We have all been living through the COVID-19 crisis for months now. While everyone is grappling with how to cope, leaders are in the spotlight now, more than ever. But, leaders may also feel unprepared to handle these complexities. As plans for returning to work unfold, leaders will likely make some mistakes in how they handle the crisis. Communication is extremely important for leaders any time, but leaders’ messages are especially important during times when tensions and expectations are high. How can you properly communicate through crisis? Read our tips below.

Crisis Leadership is Different Than Crisis Management

It’s important to recognize that just responding to a crisis isn’t the same as leading through a crisis. Leaders who have a defensive or neutral response, even if they are completing tasks that are helping the organization to cope, may not be as effective. Leading through a crisis requires some competencies that are different than what is required to just respond to it. In other words, leaders need to do things differently if they actually want to shepherd people through a hard time.

In a crisis, employees face a lot of psychological challenges. They may feel that their assumptions about the world are unstable. Additionally, they may face emotional and behavioral shifts that make it hard to perform at the same level, or at all. Importantly, they may also feel that their social networks are ruptured. For example, during COVID-19, employees may feel unsure of how to move forward in a world where their safety is at heightened risk. Further, they may feel sad or angry about the implications of the crisis on their lives. That might cause them to need more sleep or downtime. Finally, being isolated from others can cause loneliness and depression. Because of these challenges, leaders can’t just complete tasks when coping with crisis. They have to show employees that they understand how they feel and are here to guide them to a better tomorrow.

Crisis leadership is different than regular leadership
Leading through a crisis requires a different set of skills compared to ordinary leadership.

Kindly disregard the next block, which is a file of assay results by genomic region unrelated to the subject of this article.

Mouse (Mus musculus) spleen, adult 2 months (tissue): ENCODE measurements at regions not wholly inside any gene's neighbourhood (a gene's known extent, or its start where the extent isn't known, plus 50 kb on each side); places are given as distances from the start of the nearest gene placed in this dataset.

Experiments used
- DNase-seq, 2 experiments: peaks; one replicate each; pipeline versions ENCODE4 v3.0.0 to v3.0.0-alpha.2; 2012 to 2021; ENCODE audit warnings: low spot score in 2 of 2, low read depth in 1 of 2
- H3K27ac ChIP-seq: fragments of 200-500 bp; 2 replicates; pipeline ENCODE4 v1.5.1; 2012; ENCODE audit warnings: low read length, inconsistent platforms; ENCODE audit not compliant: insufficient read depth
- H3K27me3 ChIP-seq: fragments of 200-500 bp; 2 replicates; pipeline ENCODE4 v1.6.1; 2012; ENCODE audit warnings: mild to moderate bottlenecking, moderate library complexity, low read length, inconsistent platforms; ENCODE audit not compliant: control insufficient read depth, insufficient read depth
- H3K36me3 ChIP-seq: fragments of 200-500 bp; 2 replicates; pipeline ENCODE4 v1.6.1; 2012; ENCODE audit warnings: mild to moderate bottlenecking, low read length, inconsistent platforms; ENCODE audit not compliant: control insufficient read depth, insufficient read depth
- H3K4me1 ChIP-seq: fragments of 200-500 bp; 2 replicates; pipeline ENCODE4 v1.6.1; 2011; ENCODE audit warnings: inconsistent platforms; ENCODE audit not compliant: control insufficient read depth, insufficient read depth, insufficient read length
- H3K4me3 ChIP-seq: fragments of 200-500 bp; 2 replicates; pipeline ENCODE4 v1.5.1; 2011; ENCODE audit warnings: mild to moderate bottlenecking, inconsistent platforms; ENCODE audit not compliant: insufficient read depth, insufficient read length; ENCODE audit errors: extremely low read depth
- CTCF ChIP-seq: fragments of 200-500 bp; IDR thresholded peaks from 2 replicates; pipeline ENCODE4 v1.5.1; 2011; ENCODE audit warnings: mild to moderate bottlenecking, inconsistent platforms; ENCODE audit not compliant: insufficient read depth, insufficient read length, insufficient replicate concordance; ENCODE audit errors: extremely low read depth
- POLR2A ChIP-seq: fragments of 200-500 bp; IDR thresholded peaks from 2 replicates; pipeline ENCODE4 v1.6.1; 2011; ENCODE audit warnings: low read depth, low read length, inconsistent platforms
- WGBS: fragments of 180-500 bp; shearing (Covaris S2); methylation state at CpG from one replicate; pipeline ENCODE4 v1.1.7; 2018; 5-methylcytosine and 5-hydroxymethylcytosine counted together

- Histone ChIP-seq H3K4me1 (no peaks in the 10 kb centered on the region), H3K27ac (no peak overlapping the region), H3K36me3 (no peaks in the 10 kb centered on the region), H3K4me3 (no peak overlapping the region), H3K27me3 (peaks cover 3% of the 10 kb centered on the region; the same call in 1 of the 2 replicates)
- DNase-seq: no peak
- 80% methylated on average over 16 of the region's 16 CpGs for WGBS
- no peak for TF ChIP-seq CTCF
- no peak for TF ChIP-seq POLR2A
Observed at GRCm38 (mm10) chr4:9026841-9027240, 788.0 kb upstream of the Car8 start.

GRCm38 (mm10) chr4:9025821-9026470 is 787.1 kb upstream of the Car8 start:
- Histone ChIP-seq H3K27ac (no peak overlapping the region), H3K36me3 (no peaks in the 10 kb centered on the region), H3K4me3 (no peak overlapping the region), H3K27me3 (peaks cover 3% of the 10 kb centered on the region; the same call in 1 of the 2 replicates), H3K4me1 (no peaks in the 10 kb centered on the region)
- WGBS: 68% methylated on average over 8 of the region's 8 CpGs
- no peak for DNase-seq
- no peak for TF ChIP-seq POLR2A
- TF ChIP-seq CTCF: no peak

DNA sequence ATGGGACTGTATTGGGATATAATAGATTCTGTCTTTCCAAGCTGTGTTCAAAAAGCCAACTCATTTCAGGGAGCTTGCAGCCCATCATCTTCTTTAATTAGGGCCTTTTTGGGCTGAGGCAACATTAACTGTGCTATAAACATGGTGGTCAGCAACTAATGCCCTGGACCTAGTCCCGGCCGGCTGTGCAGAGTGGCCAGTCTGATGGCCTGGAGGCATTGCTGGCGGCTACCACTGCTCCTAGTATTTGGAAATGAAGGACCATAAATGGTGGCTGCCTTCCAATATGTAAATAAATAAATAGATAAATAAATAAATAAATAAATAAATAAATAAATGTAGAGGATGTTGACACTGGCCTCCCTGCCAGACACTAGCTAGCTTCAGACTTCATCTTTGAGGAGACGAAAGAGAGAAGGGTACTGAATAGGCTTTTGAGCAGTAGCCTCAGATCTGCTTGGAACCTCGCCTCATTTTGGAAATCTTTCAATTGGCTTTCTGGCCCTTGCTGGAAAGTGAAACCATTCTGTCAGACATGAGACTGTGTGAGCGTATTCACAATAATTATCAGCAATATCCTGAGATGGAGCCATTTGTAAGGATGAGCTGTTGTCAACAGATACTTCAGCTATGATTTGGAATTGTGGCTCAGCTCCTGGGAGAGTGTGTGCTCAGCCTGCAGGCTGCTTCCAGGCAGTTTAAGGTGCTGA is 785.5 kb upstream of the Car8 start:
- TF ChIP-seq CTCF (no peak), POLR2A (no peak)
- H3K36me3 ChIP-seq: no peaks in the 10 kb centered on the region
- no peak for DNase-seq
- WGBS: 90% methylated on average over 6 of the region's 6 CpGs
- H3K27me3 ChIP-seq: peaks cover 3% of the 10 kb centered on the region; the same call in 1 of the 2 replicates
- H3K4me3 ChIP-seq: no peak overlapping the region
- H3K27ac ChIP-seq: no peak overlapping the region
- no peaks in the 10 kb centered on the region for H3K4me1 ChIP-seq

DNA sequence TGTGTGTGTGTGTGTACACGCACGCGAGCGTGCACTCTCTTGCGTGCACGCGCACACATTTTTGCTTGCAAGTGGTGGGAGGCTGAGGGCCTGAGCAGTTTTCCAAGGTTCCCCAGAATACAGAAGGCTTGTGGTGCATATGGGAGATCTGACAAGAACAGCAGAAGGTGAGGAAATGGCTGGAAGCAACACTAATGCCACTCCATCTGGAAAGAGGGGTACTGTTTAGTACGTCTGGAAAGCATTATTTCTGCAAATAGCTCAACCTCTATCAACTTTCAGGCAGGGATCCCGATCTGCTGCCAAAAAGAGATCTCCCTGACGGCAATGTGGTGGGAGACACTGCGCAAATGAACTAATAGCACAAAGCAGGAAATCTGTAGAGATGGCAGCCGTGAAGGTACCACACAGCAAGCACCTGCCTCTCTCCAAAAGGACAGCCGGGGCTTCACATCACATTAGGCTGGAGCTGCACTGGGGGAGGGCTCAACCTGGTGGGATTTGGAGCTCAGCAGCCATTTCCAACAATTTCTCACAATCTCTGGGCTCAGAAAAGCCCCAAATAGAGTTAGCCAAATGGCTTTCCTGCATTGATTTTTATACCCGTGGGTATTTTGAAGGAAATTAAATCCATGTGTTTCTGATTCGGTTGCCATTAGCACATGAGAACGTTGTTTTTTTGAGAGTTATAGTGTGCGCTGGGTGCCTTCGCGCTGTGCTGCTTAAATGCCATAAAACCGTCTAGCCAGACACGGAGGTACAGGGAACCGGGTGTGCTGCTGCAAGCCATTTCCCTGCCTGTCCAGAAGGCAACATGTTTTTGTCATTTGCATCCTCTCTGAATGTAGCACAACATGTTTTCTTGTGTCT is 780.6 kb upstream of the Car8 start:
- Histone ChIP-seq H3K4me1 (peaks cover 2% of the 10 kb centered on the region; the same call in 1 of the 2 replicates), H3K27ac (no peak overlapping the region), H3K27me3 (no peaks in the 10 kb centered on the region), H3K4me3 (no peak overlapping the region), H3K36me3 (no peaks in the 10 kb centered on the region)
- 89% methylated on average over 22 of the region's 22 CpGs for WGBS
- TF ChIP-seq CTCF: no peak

Leader Responsibility Matters

There are many types of crises. There are some that are caused by the organization (e.g., a product recall) and some that are not caused by the organization (e.g., COVID-19). However, even in crises that were not caused by the organization, leaders can handle their responses differently. When leaders put plans in place, they don’t always unfold as expected. When plans have negative implications for employees, even unintended, the leaders response is important. One of the most important things leaders can do in these situations is to take responsibility for what has gone wrong.

For example, perhaps it is necessary for your company to lay people off because of COVID-19. While the organization didn’t cause the COVID-19 crisis, employees might look to similar companies and see that they are not laying people off. This might cause anger or upset from employees as they see their colleagues leave the organization. It’s important to own your plan and to explain the decisions that you have made. If you try to point fingers at others, or at the situation at large, employees might react negatively. So, the first step in leading through crisis is to communicate clearly, but also to take full responsibility for your decisions. Employees will know you’re responsible whether you say so or not – taking responsibility shows you are willing to be fully honest and transparent, even when it’s tough.

Crisis leadership requires responsibility
If you’re leading through a crisis, don’t point the finger at someone else. While you might not have caused the crisis, you should own your response.

Leader Emotions Matter in a Crisis

We know that leaders can have an impact on the emotions that their employees experience on a regular basis. However, the emotions that leaders display are also important at work. During a crisis, leaders and employees might be experiencing heightened emotions. So, managing leader emotions might be even more crucial during crisis. If you’re a leader, and you take responsibility for your plans, you are able to display a broader range of emotions. Employees are more understanding if a leader is angry or sad about a crisis, since it’s clearer that they are doing their best to own their plan. So, if you have been taking responsibility for your actions, you can express anger about COVID-19, or sadness about COVID-19. Employees will still evaluate you similarly as a leader.

But, when leaders don’t take responsibility for their plans, they are not given as much wiggle room. Leaders who fail to take responsibility for their plans during crisis, but then express anger about the crisis, are not evaluated as highly. If you also express sadness, or just express sadness alone, your evaluations remain the same. In other words, if employees don’t think you are trying to solve the problem authentically, your anger will only irritate them. If you’re so angry, maybe you should take ownership over your own plan first! If you’re sad, though, employees seem more understanding. You may not be viewed as positively as you would be if you took responsibility, but you are still allowed to be sad about the crisis, even if you aren’t owning your role.

Are you leading through this crisis? Try to take responsibility for what you’re doing to address the crisis. Don’t get defensive or stay silent about potential missteps. If you’re feeling angry, but haven’t taken responsibility, you might want to rethink your approach. If you have taken responsibility, it’s ok to show that you’re angry, sad, or both. Share your tips for leading through crisis below!

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